Suunto is making a move in a new direction, wanting to bring smartwatch features to a device to sit alongside the company's comprehensive sports offering

We've seen a number of sports watches from Suunto over recent years, but the move to a Wear OS device seems to mark a new chapter for the company as it looks to compete with devices like those of Garmin and Polar, which have been getting increasingly sophisticated over recent years.

A comfortable design

The first thing that will strike you about the Suunto 7 is the softness of that 24mm strap. We fastened it up and found it to be really comfortable, which is a great start. The watch is offered in five different colourways, from sensible (and likely popular) black through to more lifestyle colours like this sandstone and rose gold, pairing a reinforced polyamide body with a stainless steel bezel.

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The straps are quick release, so you'll be able to switch colours or replace in the future and the plastic back houses the pronounced bump with the heart rate sensors. The whole package offers 50ATM protection, so it's good for wear in any conditions.

We've not had the chance to wear it for anything more than a brief introduction, so there's lots we can't determine about how this watch is going to feel once you've been sweating into it for a couple of hours, but first impressions are good.

Pairing sport with smart 

The first thing you'll notice, if you're a Suunto user, is that things look very different. Firstly there's a display that's nice and vibrant, with colours that really pop, lending to the smartwatch feel of the Suunto 7. While the sports areas have some resemblance to previous Suunto devices, having access to Wear OS means there's a lot more to contend with.

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Starting with the smarts, Wear OS means that this device does a lot more than previous Suunto watches. You have access to the Google Play to install Wear OS compatible apps, you have Google Assistant, Google Maps and a seamless integration with your smartphone.

In this sense, Android users will have the better experience, but Wear OS plays nice with the iPhone too - it's just not quite as good as it is on Android.

We'll not hark on too much about Wear OS here, but opening the Suunto app then takes you through to the sporting side of this device proper. There's support for over 70 sports, with different metrics and displays so you can get the information you want with some special features for some of the major sports.

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What's great about this setup is that you have both button control and touchscreen. Wear OS is much easier to use with touch, but for sports we much prefer to use buttons, because having to swipe or tap when sweating and breathing hard is just too random. 

We've not had the time to really test either side of this watch outside of the demos at our introduction to the device, but we'll be sure to report back once we've put this watch through its paces. 

Sports features and performance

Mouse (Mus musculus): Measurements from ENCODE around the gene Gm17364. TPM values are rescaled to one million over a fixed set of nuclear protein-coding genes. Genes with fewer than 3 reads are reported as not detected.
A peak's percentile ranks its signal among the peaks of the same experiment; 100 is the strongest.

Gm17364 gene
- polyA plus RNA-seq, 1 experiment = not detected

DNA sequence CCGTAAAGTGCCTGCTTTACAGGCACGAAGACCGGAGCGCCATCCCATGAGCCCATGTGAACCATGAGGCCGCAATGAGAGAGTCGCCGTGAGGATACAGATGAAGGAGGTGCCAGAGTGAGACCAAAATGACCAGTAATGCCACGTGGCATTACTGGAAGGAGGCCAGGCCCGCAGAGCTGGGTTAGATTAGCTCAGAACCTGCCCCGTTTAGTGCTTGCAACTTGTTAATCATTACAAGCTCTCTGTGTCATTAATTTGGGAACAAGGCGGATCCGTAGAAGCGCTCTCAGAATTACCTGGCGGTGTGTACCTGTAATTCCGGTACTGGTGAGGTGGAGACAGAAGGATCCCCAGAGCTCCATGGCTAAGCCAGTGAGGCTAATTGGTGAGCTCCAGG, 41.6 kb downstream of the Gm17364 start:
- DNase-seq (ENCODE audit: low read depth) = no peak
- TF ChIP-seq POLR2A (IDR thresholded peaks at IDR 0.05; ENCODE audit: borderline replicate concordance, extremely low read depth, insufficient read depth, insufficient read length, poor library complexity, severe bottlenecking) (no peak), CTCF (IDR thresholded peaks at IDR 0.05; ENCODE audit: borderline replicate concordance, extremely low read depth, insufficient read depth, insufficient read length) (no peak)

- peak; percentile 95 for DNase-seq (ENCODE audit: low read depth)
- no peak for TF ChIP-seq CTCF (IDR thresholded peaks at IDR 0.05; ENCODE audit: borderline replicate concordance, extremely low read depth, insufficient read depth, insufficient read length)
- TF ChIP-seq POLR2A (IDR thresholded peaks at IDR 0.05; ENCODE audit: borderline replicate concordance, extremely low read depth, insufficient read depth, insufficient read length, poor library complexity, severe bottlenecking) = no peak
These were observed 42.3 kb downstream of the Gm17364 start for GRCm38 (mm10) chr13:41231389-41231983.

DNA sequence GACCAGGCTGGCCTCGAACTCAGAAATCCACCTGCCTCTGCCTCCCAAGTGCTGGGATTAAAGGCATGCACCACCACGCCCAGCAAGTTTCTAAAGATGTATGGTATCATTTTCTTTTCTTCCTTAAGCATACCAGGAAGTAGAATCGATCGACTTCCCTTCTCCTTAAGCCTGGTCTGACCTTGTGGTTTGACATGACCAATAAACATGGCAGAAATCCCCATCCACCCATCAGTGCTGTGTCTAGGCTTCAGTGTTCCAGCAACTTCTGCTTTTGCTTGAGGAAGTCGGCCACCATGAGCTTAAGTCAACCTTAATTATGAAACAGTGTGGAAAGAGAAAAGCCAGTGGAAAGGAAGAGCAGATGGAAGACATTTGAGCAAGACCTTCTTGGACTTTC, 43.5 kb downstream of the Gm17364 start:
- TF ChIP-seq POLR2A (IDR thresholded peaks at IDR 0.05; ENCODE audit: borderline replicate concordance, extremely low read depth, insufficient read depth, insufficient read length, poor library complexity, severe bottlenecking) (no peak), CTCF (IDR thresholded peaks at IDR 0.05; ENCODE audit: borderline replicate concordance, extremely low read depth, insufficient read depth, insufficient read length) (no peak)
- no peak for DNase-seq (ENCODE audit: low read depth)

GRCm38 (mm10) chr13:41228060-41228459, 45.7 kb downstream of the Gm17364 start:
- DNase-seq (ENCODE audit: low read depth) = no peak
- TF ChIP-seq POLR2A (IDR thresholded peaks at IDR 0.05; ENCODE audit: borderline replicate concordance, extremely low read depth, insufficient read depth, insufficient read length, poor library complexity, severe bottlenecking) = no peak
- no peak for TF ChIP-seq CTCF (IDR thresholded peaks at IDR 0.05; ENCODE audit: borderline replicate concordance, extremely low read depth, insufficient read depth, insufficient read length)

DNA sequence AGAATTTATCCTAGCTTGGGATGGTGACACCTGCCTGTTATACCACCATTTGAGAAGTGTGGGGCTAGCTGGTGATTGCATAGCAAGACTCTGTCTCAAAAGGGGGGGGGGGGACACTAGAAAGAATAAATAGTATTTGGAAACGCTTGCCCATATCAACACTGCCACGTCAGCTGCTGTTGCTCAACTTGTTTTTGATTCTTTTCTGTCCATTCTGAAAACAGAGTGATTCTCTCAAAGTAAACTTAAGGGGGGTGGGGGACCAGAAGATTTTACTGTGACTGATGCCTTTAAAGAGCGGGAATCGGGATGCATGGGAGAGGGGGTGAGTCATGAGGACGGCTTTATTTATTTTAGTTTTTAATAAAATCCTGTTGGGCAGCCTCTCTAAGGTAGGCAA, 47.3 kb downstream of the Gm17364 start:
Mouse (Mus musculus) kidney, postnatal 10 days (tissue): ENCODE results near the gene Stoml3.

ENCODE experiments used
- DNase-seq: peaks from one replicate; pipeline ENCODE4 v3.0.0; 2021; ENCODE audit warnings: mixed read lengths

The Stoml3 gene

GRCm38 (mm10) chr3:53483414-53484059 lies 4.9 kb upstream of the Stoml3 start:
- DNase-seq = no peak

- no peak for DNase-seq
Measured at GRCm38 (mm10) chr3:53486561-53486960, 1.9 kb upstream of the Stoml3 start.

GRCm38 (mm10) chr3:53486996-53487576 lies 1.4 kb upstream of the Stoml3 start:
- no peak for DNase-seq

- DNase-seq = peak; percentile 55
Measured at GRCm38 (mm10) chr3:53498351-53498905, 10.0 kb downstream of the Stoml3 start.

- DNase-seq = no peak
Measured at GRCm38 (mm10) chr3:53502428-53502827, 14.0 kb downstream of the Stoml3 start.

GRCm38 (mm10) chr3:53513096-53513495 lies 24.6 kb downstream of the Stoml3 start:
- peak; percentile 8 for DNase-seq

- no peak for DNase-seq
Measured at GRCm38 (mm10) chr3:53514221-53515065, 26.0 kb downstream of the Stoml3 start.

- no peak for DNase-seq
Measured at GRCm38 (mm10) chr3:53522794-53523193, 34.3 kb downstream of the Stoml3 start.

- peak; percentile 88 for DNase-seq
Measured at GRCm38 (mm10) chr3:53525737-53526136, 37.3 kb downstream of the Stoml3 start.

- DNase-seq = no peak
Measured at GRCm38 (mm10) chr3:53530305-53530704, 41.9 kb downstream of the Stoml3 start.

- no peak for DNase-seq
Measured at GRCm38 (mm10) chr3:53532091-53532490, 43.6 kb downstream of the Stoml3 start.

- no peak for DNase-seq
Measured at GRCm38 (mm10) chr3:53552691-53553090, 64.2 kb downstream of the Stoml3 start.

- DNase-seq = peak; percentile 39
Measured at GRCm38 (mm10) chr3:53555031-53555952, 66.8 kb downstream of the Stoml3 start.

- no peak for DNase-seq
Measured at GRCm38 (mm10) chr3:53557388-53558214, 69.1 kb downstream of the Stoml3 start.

One of the key elements to the Suunto 7 is how the company has made use of the Qualcomm Snapdragon 3100 hardware that it sits on. Suunto has made sure that the sports tracking features run on the co-processor, rather than the main application processor.

This is significant because the co-processor uses a lot less power, so it can handle the ongoing side of the activity tracking with the watch, effectively, in a lower power state. That, according to Suunto, means that you'll get 12 hours of run tracking, for example, making this a smarter fitness tracker.

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You don' get hugely long battery life overall. Flip back to being a Wear OS watch and a 2 day battery life sounds about average - but it's a long way off the 15 days you might get from a flagship Garmin device - but then Garmin devices don't offer all the same functions that you'll get here.

All the important sports metrics are included, GPS, heart rate, ABC (altimeter, barometer, compass), as well as motion tracking so you can keep track of your steps and other activity.

For running, cycling, open water swimming and a few other sports, you'll also get access to heat maps. These are derived from the activities of other Suunto users, meaning you can look on a map and see popular routes in your area (it's all anonymous, of course). That means you can arrive in a new location, open up the maps in your area and see where you can run or swim.

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The mapping is pretty clever. Rather than preloading all the maps, when you put the watch on charge, it will update the maps for your area. That means that if you arrive somewhere new, you just have to pop the watch on charge and it will download the local maps so you have those in your watch.

These are topographical maps and when you get into urban areas, you can go right down to street level and POI information. Yes, Google Maps also provides these, but Suunto's maps trace your route, give you access to heat maps and contain more topographical information, so are more useful for those out walking.

First Impressions

We've only spent a brief amount of time with the Suunto 7, but we like what we've seen so far. The design of the watch feels good and the sporting functions appear to be wide-ranging, although we've not had a chance to test the performance of any of the sensors. 

The Suunto 7 is going to be available from 31 January and we'll be looking to give it a thorough testing both as a smartwatch and a sports device in the near future.